SINGAPORE – If you are a millennial who has given up your steady job to start your own business, pursue a niche hobby or simply to take a break, you have joined the YOLO (you only live once) economy.
The term was coined by The New York Times to refer to the phenomenon of overworked millennials foregoing cushy, financially secure jobs in favour of high-risk ventures.
The Pew Research Centre defines millennials as the generation born between 1981 and 1996. They have also been dubbed the “burnout generation”.
According to what Bloomberg has called the “Great Resignation”, 24 million American workers – triggered by the pandemic to rethink their priorities and upset at return-to-office mandates from their employers – quit their jobs from April to September this year.
In China, the “tang ping”, or “lying flat” movement is all about opting out of the pursuit of wealth and power – a ground-up rebellious response to the punishing work schedules of many office jobs.
In Singapore, the YOLO trend is catching on among the younger generation.
Ms Jaya Dass, managing director of Singapore and Malaysia at recruitment service provider Randstad, notes that it is not uncommon in recent years to see job-seekers here with significant gaps in their resumes, or people leaving their jobs without securing another one.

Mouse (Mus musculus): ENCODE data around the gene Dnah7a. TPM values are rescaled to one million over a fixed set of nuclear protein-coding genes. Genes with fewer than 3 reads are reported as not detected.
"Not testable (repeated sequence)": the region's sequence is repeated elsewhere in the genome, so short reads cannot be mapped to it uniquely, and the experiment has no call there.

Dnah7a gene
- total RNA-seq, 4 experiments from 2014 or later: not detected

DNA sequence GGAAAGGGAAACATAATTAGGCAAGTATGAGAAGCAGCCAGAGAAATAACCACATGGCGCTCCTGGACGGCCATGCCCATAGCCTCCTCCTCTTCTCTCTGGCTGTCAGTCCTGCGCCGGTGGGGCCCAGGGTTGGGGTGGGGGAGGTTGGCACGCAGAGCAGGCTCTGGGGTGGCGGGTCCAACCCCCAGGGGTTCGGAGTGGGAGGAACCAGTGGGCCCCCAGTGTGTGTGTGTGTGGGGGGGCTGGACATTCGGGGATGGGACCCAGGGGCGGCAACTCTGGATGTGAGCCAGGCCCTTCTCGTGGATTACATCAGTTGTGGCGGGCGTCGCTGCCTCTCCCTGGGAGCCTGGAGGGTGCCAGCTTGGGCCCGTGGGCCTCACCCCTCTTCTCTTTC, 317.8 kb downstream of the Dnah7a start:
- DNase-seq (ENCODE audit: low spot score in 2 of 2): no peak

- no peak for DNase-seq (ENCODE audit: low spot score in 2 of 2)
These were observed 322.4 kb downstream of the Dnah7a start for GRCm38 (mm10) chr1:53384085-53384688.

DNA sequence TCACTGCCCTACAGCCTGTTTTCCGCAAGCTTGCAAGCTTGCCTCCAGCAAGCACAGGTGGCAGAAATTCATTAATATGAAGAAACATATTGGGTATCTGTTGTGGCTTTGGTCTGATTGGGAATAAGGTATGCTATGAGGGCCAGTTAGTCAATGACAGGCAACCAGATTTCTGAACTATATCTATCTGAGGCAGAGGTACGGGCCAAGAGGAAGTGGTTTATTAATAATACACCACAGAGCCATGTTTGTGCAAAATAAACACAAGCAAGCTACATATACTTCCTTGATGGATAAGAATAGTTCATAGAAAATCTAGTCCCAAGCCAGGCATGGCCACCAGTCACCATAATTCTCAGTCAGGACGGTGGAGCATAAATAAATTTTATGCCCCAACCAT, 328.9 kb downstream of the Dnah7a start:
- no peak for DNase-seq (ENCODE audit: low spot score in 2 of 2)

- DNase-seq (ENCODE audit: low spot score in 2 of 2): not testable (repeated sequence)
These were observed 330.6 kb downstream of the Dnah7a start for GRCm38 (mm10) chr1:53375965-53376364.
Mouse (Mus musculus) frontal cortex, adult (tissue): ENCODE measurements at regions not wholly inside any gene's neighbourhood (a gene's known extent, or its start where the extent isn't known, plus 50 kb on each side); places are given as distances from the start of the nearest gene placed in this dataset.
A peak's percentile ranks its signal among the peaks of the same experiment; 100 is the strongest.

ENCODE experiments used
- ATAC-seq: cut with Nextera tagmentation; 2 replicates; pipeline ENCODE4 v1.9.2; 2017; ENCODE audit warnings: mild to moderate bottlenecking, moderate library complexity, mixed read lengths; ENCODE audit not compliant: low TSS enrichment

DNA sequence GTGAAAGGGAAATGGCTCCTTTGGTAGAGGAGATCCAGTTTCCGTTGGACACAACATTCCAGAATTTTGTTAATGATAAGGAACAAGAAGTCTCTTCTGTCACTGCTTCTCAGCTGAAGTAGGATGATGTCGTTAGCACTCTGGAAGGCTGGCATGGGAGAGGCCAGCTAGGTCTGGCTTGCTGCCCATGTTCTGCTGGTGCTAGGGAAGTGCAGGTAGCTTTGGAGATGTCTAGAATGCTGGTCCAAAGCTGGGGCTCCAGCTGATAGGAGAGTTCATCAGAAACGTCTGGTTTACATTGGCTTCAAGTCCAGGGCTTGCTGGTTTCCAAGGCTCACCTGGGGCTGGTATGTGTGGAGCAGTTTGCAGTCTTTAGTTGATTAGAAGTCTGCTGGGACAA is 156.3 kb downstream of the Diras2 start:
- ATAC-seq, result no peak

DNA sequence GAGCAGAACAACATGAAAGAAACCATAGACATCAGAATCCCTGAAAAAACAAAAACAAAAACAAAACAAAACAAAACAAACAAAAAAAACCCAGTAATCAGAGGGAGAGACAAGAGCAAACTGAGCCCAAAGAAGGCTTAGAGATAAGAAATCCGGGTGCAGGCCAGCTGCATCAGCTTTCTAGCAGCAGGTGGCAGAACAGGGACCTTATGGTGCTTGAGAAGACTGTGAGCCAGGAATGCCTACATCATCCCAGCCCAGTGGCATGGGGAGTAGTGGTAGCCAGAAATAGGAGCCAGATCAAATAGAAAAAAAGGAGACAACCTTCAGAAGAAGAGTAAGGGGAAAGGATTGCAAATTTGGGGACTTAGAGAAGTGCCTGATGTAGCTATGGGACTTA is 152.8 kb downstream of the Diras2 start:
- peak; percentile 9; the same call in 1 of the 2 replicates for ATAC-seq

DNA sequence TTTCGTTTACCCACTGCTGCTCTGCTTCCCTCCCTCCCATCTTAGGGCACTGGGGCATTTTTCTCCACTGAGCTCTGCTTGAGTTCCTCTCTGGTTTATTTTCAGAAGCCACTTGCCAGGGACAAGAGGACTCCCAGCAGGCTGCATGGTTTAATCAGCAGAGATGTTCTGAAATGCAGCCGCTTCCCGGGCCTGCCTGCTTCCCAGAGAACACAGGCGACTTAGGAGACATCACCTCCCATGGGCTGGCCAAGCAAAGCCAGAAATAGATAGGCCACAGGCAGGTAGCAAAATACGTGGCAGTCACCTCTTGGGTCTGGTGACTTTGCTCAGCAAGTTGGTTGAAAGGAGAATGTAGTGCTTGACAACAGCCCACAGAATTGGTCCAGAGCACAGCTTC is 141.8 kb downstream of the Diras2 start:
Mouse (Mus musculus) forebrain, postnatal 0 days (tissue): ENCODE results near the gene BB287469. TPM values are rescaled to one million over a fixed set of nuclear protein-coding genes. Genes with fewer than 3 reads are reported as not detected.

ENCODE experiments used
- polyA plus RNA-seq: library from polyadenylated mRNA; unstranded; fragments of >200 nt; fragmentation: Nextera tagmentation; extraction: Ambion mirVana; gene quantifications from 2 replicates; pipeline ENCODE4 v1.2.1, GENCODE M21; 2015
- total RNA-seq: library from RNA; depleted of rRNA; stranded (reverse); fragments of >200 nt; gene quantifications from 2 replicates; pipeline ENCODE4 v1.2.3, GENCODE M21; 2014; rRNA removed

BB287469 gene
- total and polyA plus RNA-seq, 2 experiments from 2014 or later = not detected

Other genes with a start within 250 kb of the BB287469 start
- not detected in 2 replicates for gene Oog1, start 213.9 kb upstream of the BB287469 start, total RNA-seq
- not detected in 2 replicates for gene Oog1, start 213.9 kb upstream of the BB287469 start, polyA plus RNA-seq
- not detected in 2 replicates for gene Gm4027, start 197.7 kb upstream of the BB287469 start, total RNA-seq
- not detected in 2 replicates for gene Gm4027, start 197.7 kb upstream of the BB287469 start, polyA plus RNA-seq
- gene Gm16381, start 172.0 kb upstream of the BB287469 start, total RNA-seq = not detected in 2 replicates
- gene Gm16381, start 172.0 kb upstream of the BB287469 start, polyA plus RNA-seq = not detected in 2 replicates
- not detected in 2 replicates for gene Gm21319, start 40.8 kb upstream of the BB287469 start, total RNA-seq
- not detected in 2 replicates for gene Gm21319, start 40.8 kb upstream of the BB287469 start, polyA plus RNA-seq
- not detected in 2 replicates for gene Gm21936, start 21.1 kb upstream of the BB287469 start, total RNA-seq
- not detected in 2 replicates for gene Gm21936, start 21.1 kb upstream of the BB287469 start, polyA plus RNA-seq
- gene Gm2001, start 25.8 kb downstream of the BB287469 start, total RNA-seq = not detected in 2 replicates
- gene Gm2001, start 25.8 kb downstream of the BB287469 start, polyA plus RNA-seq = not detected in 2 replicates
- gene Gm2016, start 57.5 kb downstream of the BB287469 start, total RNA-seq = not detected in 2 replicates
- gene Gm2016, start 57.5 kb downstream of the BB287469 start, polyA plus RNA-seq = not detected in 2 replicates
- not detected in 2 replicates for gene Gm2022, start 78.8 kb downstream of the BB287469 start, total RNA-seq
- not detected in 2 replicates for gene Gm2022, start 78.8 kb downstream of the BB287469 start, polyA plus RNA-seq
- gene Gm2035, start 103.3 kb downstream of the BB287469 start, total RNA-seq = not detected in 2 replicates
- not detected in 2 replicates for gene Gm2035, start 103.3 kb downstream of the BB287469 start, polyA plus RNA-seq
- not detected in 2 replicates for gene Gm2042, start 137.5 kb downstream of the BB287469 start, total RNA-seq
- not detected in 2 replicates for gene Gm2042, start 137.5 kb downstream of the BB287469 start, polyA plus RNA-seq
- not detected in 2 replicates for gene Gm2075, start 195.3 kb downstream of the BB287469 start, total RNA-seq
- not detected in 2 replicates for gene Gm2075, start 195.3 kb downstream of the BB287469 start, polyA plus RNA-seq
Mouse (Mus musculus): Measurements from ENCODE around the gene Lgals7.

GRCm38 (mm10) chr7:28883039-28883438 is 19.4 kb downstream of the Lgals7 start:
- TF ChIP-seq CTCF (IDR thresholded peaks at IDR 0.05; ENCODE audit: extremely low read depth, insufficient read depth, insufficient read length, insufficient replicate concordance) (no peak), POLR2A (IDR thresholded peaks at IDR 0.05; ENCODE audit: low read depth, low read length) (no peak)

“People have all sorts of reasons. Sometimes they are burnt out. Some may need to handle issues at home, while others are simply comfortable with not being employed for a while,” she adds.
“We also see more people who want to start their own business. There’s less stigma about failed entrepreneurship now and it’s increasingly seen as part of one’s portfolio, character building and capabilities.”
The younger generation of workers tend to be on the lookout for more than just a nine-to-five job, and aim for a sense of purpose and fulfilment in their careers.
There are also alternative ways of generating income online without a salaried job – such as investing in the stock market or starting a small business and marketing it on social media.
And while Ms Dass says the Great Resignation phenomenon has not taken hold in Singapore, it might happen if employers do not successfully adapt their work culture to suit employees’ changed sensibilities during the pandemic.
“If we emerge from the pandemic and companies ask people to go back to the office, the employers who offer more flexibility and hybrid work options might be able to hold onto more people. Those that don’t evolve and adapt accordingly might see plenty of exits.”